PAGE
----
What Are The Competencies Required To Become A Recovery Coach?
Recovery coaches play a vital role in each client’s recovery process and offer peer support services originating from a place of understanding and technical knowledge.
The training programs for CPS, CRPR, and MRSS each contain different yet overlapping competencies that will aid recovery coaches in providing mental health support during recovery.
The competencies include the four domains of the IC&RC Peer Recovery support programs:
- Mentoring and education
- Recovery and wellness support
- Ethical responsibility and considerations
The two critical competencies of an MRSS are:
- Recovery mentoring and coaching
- Recovery peer support services
Recovery Coach Jobs and Salary
Recovery coaches, whether certified to be a CPS, CRPR, or MRSS, can work in various institutions and organizations to help those with mental health and substance use disorders.
The services they provide can be used in private, community, religious, or not-for-profit organizations to aid people in overcoming addiction and related issues.
Recovery coaching job opportunities in Missouri are commonly found at:
- Recovery community centers
- Hospitals and emergency rooms
- Recovery housing
- Community treatment programs
- Residential treatment programs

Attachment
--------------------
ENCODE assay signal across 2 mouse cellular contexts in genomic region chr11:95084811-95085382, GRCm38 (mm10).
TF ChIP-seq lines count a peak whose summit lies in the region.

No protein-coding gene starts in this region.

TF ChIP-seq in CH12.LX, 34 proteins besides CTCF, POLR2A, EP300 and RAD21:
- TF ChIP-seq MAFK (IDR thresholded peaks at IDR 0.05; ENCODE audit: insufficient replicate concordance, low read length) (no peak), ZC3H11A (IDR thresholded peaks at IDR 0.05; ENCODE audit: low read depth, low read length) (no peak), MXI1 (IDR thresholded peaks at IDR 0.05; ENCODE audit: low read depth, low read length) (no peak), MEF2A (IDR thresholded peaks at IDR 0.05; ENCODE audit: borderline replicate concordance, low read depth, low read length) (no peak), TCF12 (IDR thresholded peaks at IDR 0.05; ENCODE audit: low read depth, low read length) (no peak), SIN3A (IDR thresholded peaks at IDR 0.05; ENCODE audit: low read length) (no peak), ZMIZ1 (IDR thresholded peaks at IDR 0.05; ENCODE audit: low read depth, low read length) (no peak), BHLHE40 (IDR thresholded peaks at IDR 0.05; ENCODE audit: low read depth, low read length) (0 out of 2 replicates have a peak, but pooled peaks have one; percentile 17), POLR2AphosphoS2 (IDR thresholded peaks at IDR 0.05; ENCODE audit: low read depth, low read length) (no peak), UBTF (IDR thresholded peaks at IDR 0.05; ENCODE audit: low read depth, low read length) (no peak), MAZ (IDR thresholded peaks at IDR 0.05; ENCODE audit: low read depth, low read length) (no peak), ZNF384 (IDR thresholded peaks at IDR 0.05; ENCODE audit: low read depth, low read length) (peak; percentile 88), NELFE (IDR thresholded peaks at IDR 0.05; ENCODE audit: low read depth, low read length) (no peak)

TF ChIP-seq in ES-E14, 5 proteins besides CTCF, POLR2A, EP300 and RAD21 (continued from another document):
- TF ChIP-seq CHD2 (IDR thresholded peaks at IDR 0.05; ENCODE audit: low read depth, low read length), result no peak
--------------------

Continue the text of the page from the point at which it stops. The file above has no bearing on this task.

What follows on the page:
- Detention centers
- Rehabilitation centers
- Wellness recovery centers
- Drug courts
- Drop-in centers
- Phone support lines
- Recovery support services
- Spiritual counseling services
Recovery coaches in Missouri can expect to earn an average of $27,813 a year, although it can go up to $43,166 a year.
Can I still become a certified peer specialist (CPS) even if I have no lived experience?
You cannot become a certified peer specialist without lived experience with mental health or substance use disorders.
However, family members, friends, or loved ones without lived experience can become an ICAADA Certified Addiction Recovery Coach (CARC). This certification is granted to those who want to enter the field without lived experience of mental health disorders, substance use, or co-occurring disorders.
Do I require any educational qualifications to work as a recovery coach in Missouri?
You only require a high school diploma to participate in the training sessions to become a certified recovery coach.
However, some employers may ask for a qualification in either health care or a set amount of relevant experience before employing a recovery coach, even if they are certified.
How do recovery coaches get new clients?
If you are not employed by an organization that offers recovery support, you are responsible for finding your own clients. Word of mouth, social media, and having a professional website are good places to start.
You can also build connections with other healthcare professionals (therapists or psychiatrists) and contact local 12-step programs to get your name out there and attract clients in need of your services.
Recovery coaches offer indispensable services to people recovering from mental health or substance use disorders. They provide clients with a brighter future, steering them away from relapse. Certified workers in this role also get to share similar experiences that they went through to provide hope.
People wishing to become certified recovery coaches can apply through the Missouri Credentialing Board after completing the required training to become a CPS, CRPR, or MRSS.
There are plenty of job opportunities for certified coaches to work in various institutions, including hospitals, recovery homes, and state departments.